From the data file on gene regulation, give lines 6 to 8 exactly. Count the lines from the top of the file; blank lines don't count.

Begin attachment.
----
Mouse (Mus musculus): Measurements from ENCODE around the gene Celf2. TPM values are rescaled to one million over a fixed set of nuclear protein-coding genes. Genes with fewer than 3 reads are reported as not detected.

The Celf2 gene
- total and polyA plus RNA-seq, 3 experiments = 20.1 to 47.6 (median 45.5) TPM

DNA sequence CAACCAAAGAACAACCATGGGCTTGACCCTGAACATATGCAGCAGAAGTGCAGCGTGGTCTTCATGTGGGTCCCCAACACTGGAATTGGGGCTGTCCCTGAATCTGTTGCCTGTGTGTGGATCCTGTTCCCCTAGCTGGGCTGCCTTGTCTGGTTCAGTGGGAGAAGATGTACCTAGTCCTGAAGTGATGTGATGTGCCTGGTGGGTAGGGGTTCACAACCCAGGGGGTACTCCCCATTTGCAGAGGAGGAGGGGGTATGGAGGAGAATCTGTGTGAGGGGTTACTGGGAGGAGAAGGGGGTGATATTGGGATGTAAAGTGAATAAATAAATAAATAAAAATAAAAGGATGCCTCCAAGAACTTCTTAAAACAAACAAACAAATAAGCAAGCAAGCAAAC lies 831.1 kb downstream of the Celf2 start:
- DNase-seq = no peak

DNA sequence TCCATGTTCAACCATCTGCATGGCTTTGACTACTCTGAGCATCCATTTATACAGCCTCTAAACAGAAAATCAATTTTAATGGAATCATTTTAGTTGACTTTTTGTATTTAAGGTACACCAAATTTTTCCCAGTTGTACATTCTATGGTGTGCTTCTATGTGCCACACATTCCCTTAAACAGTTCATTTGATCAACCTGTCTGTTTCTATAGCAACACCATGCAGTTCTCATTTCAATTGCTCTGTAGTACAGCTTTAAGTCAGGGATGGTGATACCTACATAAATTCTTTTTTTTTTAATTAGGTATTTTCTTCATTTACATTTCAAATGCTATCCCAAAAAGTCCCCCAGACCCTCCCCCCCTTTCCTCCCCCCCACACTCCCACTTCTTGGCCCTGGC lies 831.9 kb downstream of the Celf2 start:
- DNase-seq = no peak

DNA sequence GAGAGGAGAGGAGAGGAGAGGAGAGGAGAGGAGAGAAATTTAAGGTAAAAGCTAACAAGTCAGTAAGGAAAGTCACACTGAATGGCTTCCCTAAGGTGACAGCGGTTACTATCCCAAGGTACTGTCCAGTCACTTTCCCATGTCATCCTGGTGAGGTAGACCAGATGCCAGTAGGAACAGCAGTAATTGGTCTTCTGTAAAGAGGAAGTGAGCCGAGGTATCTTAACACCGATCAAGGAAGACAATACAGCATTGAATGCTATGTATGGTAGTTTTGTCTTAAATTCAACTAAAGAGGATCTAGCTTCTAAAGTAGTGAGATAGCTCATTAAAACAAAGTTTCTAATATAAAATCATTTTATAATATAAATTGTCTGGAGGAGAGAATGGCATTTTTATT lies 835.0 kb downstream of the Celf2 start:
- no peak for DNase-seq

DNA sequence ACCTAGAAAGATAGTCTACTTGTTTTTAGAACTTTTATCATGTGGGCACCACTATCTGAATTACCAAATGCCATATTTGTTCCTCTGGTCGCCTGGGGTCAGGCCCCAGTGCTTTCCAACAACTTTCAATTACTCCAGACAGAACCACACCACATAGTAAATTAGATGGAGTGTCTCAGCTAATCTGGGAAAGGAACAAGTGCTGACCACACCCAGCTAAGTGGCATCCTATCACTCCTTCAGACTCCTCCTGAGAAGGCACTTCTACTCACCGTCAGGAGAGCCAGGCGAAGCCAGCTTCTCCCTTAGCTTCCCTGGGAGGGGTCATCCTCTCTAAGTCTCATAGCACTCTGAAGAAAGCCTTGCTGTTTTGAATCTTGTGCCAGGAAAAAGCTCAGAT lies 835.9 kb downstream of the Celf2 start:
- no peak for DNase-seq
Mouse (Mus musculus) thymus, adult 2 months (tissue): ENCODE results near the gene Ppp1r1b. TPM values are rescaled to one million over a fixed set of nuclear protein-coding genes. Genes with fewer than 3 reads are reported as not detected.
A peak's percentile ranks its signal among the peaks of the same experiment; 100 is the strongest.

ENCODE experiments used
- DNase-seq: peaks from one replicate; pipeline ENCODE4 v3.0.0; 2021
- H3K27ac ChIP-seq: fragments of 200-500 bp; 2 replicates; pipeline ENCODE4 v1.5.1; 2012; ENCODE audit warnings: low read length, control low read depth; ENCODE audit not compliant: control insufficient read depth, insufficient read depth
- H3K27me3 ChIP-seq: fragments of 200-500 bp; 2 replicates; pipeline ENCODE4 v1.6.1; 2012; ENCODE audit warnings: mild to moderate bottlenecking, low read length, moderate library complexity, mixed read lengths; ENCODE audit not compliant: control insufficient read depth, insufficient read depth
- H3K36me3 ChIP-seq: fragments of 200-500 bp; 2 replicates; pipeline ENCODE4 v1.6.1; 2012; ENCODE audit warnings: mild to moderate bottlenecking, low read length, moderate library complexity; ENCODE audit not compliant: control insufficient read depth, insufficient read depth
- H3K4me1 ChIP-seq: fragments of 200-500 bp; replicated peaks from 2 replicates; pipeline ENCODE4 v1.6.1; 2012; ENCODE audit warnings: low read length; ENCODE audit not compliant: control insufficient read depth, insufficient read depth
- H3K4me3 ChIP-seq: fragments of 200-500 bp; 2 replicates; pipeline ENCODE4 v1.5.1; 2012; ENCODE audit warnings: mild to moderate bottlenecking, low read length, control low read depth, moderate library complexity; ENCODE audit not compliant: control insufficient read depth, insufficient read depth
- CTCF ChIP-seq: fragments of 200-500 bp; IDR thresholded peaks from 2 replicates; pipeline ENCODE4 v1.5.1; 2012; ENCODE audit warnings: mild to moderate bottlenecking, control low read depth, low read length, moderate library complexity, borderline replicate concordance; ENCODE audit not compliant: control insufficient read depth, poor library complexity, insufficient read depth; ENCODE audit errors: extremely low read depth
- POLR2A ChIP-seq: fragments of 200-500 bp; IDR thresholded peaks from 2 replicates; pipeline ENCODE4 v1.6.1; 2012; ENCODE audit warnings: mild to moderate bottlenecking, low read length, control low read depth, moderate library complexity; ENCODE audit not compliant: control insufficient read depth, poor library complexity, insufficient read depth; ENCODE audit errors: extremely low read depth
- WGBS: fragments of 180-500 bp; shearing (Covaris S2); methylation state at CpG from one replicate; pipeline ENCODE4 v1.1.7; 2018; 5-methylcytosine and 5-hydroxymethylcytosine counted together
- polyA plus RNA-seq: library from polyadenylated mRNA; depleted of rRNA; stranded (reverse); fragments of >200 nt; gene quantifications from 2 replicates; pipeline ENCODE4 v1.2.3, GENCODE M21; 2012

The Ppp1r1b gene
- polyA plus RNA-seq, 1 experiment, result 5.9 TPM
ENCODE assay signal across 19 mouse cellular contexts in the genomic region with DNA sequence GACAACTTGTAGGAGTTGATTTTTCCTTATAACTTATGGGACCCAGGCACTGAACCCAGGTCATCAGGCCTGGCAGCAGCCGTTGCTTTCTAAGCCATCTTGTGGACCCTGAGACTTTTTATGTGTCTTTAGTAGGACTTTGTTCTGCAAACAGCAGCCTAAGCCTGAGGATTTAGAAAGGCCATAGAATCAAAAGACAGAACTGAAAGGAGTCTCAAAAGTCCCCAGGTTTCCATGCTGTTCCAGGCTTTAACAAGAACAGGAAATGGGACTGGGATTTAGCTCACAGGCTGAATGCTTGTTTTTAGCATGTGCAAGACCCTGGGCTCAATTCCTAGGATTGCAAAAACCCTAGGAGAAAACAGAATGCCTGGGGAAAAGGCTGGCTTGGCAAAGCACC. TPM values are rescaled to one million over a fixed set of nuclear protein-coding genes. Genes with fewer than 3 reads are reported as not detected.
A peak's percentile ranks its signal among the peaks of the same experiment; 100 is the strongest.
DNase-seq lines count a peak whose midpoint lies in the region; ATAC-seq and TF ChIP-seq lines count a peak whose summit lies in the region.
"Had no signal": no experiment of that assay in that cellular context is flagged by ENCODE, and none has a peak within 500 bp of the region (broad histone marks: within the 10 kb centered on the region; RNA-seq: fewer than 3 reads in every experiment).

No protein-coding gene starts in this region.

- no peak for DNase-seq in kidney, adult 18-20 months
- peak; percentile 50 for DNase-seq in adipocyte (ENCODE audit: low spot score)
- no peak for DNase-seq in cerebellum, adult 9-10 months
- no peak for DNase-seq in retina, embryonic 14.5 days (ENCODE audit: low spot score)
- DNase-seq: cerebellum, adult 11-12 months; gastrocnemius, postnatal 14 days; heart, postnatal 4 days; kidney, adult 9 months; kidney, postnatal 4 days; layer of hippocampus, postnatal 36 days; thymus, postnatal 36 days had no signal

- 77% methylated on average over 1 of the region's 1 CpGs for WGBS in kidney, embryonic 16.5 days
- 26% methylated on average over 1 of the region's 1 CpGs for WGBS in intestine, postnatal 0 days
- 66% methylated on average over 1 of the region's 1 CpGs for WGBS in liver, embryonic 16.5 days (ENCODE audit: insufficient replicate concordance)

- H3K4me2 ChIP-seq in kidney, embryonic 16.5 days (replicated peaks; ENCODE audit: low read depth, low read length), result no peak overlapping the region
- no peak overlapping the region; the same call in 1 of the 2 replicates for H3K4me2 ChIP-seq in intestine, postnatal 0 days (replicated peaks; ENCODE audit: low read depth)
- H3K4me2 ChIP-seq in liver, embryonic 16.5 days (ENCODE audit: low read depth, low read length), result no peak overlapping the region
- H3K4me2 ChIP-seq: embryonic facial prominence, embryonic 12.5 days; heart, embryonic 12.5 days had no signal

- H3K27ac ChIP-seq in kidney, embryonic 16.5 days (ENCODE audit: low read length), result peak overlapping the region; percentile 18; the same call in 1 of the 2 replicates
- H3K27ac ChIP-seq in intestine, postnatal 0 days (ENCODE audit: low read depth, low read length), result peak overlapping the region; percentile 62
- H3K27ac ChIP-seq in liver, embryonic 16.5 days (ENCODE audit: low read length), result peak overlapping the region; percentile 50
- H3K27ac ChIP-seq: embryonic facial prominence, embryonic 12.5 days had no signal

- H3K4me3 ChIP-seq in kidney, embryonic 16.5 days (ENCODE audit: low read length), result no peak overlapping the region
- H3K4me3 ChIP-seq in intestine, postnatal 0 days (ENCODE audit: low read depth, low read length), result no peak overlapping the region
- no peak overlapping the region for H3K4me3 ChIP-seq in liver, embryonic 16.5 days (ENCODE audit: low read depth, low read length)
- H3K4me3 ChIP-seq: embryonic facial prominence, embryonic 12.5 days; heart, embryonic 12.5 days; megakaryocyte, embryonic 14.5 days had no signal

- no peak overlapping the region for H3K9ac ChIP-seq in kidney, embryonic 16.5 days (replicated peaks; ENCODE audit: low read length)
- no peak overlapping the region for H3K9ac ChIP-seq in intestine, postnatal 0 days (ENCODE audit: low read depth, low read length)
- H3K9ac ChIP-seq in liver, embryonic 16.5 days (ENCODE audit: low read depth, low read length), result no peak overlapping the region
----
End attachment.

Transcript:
DNA sequence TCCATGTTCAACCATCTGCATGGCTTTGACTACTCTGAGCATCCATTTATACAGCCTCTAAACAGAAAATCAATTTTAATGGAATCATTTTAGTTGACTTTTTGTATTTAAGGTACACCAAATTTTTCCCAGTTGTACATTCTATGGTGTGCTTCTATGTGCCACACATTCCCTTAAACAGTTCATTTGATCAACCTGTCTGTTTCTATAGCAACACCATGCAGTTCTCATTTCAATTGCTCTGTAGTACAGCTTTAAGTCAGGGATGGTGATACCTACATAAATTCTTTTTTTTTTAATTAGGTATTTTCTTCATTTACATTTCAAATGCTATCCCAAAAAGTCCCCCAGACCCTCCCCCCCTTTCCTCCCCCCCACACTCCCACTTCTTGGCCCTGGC lies 831.9 kb downstream of the Celf2 start:
- DNase-seq = no peak

DNA sequence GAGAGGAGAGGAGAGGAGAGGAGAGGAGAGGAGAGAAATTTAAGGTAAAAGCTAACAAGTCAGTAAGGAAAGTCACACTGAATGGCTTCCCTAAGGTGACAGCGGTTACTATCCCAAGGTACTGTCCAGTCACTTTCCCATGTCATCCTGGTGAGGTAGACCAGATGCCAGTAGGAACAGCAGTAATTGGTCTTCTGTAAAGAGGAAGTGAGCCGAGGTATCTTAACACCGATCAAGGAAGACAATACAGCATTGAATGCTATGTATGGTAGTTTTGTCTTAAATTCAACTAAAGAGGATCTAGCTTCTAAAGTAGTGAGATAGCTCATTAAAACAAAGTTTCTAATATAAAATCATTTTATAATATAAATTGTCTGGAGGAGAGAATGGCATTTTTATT lies 835.0 kb downstream of the Celf2 start: